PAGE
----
|“||It's an Orthocone, a distant relative of squid and cuttlefish, but they're as long as a truck! That is th biggest predator that the world has seen up until this time.||„|
|— Allen, on Cameroceras|
Cameroceras (name meaning "Chambered Horn") also called the Giant Orthocone, is a genus of giant orthocone, the largest known giant orthocones, that originated during the Ordovician period. It was not only the largest predator during its time, but the largest creature to have ever existed on Earth before its extinction. They most likely had a keen sense of smell and poor eyesight. They fed on trilobites and sea scorpions. They wre also the largest known giant orthocones and were ansectors of modern-day squid.
Era & DiscoveryEdit
Cameroceras lived during the Ordovician and the Silurian, between 470 to 408 million years ago, living alongside a variety of other sea creatures, including trilobites, sea scorpions, fish, and even other Cameroceras. It was the apex predator of its time. Cameroceras was first described by Timothy Abbott Conrad in 1842.
Cameroceras was the largest animal alive during the Ordovician period. Due to its over all squid-like appearance, Cameroceras was a distant ancestor of modern day squid and cuttlefish. A relative of the modern day nautilus, this animal too had a shell except that instead of it being spiral-shaped, it was long and straight. Is a large mollusk that belonged to the nautiloids, such as the modern Nautilus. Cameroceras was the largest of the Orthocones, measuring 32–36 feet (10–11 m) in length, as long as a truck. However, the majority of its length was its shell. The animal itself was quite small and lived in the last chamber. Its tentacles were each one meter long, which, unlike the tentacles of modern cephalopods like the cuttlefish and the squid, didn't range in size, but were of a generally similar length. Also, these tentacles didn't have suction cups, but rather the tentacles were ridged on their inner side.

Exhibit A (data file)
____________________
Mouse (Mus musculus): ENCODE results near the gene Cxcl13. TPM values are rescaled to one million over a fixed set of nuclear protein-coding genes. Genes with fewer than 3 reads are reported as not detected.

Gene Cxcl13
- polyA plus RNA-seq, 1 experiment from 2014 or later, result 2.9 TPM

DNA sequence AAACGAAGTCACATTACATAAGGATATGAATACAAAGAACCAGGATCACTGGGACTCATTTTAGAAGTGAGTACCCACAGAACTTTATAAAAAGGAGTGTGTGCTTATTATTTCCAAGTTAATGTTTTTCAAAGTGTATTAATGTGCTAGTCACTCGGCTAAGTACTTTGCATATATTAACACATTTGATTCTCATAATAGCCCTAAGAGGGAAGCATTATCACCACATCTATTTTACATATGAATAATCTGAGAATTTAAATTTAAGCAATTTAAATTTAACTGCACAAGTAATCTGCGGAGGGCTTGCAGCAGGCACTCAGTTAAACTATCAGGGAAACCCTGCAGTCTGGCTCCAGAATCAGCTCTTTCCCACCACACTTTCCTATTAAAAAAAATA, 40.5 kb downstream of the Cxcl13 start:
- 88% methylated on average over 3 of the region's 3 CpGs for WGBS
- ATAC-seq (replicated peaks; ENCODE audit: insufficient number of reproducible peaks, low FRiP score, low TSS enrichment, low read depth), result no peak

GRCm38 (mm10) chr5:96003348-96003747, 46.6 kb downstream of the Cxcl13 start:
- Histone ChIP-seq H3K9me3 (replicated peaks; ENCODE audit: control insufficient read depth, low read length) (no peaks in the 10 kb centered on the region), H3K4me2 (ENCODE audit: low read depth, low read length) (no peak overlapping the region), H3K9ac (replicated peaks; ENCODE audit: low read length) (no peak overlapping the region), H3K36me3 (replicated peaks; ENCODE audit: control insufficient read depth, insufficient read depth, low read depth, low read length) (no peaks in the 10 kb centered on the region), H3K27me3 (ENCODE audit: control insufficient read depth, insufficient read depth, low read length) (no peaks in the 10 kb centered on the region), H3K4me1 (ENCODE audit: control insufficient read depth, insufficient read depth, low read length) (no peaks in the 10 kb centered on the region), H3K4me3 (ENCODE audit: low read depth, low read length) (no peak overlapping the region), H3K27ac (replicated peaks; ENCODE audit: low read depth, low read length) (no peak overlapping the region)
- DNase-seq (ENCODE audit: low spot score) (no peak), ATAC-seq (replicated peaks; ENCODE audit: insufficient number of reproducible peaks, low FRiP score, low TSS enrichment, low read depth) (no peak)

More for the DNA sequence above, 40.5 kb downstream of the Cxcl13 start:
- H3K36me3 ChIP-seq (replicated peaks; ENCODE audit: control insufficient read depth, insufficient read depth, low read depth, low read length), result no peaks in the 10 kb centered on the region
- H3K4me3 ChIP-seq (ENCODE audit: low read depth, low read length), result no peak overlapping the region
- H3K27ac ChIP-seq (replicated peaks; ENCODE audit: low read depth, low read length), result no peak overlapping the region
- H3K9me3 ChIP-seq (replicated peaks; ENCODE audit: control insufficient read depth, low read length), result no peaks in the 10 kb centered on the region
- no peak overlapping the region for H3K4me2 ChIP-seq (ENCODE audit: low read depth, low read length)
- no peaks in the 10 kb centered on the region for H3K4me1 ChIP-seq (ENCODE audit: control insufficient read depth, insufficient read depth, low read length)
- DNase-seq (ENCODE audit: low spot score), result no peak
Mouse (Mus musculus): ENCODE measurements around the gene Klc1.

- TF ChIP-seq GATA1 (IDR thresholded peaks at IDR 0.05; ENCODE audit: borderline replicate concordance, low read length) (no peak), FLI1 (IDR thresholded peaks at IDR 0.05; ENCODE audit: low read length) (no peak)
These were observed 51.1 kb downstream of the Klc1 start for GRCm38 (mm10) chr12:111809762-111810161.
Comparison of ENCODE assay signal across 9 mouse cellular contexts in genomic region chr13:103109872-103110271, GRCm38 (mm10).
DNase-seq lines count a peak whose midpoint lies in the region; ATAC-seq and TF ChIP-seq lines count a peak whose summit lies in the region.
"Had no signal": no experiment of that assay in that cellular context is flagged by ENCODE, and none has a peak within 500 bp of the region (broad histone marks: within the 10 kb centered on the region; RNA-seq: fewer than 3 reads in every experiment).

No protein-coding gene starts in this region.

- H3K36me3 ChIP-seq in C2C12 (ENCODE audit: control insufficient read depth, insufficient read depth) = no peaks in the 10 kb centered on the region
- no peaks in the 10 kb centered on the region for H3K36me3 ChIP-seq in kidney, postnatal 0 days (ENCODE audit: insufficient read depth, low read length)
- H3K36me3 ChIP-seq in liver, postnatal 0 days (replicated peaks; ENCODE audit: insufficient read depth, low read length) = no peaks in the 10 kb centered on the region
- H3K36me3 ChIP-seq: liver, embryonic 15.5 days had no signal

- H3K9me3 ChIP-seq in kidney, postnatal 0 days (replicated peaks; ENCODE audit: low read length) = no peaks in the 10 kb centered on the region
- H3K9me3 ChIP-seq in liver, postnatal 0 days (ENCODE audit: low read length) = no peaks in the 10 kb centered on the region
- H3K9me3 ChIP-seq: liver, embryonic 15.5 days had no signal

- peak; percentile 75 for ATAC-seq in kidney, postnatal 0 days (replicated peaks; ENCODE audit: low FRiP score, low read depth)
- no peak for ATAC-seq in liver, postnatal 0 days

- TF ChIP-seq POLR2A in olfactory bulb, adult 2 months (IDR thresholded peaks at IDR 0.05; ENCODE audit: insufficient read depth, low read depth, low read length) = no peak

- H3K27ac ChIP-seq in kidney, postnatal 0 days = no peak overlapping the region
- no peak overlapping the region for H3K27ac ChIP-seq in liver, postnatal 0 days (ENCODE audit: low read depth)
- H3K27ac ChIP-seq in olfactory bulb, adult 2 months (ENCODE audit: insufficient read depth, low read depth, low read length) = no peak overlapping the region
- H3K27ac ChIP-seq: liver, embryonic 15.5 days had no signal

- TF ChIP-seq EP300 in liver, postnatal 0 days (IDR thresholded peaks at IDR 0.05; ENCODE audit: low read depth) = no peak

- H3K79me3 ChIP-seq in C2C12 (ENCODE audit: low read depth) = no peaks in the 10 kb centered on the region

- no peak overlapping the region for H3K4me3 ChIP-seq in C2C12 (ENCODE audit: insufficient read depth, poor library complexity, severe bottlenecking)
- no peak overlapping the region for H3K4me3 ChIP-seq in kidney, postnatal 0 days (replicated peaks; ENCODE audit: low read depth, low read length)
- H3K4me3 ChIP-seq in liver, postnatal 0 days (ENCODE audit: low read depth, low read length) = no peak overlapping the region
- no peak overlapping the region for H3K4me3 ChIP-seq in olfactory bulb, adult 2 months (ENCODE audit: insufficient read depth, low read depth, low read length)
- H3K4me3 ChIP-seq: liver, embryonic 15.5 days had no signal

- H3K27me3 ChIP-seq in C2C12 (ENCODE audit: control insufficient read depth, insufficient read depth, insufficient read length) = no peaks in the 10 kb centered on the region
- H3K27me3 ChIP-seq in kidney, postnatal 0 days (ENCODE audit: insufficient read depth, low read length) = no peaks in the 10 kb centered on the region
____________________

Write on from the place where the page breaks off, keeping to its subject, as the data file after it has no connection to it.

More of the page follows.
It had large, primitive eyes which were sensitive to contact with bright lights. In the center of its face was a large, sharp, parrot-like beak that was used to crush through carapaces of such arthropods like Megalograptus as well as larger Trilobites.
Cameroceras has a long, cone-shaped shell which was covered in stripes. With its largest shell, swimming was problematic. The shell was largely hollow, the mollusk occupied only its front end, and the rest of it consisted of gas-filled chambers that could be flooded with water, which could be expelled lately. In this manner Cameroceras adjusted its buoyancy and weight as it rose to the surface or sank - this creature wasn't very maneuverable.
To accelerate efficiently, Cameroceras has a powerful, fleshy tube-shape device called a hyponome that was situated underneath its head. This was used to propel the animal through the water. The creature would force water through the hyponome at great pressure, thus pushing itself in the opposite direction - the same principle as a jet engine. Cameroceras' hyponome was flexible and could be angled so that the orthocone could move in any direction, but it seems that most orthocones were best suited to travelling forwards.
Behavior & Traits Edit
Cameroceras spent a lot of time in deep water. Because light didn't penetrate to well down in deep waters, so their eyes didn't work well so they relied on another sense. They caught prey with their tentacles and they drug their prey back to their mouth where there's a beak, just like modern day squids. They actually smelled out their prey and then crush them to bits. Although these sea monsters are the top predators of Ordovician times, they couldn't swim very fast.